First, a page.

“It’s really important that everybody is safe. That they are following protocols and that they feel comfortable asking questions, to let them know that they aren’t in this alone.”
Dale Miller wears his heart on his chest. A virtue and a way of life that he has incorporated into his home and work life at the SFPUC.
“My job is to coach, uplift and inspire people.”
Miller comes from humble beginnings starting his career in wastewater in 1994 as a general laborer. From there, he worked himself up the ranks to the Operations Superintendent at the Oceanside Wastewater Treatment Plant on the Great Highway in San Francisco.
“I believe that great leaders are not formed, they are made. As a young man, I didn’t see what my supervisors saw in me at the time. They kept pushing and encouraging me to continue to work hard. When I became a chief engineer and I had to implement everything I was taught, I finally understood what it meant to be a leader,” said Miller.
Miller says he started to pay it forward, doing what he could to inspire others to reach their full potential. He became a mentor in the apprentice program and to journey level staff.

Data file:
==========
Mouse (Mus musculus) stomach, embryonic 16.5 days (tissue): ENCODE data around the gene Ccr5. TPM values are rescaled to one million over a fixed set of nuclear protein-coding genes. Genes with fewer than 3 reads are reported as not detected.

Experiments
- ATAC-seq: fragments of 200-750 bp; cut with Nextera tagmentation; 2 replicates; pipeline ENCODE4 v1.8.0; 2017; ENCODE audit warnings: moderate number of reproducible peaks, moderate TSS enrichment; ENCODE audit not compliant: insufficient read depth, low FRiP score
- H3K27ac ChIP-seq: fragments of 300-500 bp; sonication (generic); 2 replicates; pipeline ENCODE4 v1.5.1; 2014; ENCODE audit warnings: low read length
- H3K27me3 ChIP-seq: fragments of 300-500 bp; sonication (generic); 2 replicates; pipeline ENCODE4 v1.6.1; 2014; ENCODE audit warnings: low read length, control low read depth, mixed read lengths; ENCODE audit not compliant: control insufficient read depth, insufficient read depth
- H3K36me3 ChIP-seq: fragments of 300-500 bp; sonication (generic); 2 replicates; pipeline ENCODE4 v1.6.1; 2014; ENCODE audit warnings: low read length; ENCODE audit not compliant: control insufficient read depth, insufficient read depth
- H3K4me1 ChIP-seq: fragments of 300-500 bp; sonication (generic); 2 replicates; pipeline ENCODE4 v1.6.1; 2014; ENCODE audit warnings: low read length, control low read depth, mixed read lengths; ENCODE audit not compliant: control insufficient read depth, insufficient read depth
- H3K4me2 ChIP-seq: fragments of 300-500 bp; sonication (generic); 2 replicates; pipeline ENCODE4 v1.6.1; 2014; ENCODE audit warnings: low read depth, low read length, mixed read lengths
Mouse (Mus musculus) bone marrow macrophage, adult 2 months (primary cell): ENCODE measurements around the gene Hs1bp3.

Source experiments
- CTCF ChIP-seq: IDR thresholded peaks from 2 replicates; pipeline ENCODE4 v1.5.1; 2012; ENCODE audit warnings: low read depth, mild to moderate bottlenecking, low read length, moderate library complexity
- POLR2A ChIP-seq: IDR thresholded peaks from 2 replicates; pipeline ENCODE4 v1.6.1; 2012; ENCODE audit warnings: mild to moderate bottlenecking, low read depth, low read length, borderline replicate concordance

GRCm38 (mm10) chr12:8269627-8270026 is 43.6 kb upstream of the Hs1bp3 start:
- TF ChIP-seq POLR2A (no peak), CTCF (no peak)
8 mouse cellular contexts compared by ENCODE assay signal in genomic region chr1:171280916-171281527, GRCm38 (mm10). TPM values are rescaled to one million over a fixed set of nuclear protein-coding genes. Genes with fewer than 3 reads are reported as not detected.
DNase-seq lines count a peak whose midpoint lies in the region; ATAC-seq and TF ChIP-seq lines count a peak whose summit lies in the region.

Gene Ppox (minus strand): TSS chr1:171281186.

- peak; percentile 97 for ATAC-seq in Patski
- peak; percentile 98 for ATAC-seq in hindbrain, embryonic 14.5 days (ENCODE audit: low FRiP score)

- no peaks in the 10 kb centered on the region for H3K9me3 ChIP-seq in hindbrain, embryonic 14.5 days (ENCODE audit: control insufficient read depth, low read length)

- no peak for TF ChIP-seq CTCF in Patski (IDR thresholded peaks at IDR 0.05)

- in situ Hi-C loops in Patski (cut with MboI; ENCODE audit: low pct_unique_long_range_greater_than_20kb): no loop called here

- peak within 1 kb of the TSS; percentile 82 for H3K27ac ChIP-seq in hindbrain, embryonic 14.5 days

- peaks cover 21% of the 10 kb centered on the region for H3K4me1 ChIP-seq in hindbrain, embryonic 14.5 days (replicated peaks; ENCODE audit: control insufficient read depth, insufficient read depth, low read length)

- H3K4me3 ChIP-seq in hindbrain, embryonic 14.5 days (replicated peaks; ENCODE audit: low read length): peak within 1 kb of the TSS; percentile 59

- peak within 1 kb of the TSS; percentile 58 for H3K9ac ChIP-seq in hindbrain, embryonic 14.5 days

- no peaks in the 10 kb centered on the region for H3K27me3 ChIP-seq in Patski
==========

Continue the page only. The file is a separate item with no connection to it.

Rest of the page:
“People come to my office and I deliberately put the roadmap I took, on the wall to show them there’s no reason you can’t sit in this seat.”
As Miller sets to retire at the end of June, he hopes to share with others that there are no limits to what one can achieve.
“Look inward and see what you can be. I grew up in the streets by the Southeast Wastewater Treatment Plant in the Bayview Hunters Point neighborhood of San Francisco. This is what you can have. You are the author of your destiny. Be determined.”
It is that same message he shares with his oldest grandson who is entering his senior year of high school and is being looked at by college basketball teams.
“I give him a lot of advice. I train with him to help him get his body and mind stronger,” he said.
And with that, Miller cannot help but voice what he and his family have had to deal with since the death of George Floyd. Miller does what he does best. He encourages perseverance and determination, and to do so passionately from the heart.
“Hope for change in this world. I look at my family, and all my grandchildren are black. I hate to bring it up but ‘be the change’. Don’t look outwardly. Look for solutions, not just about the problems. Be a part of the solution.”
Miller hopes to inspire others to continue to pay it forward because without the people who believed in him, he wouldn’t be where he is today.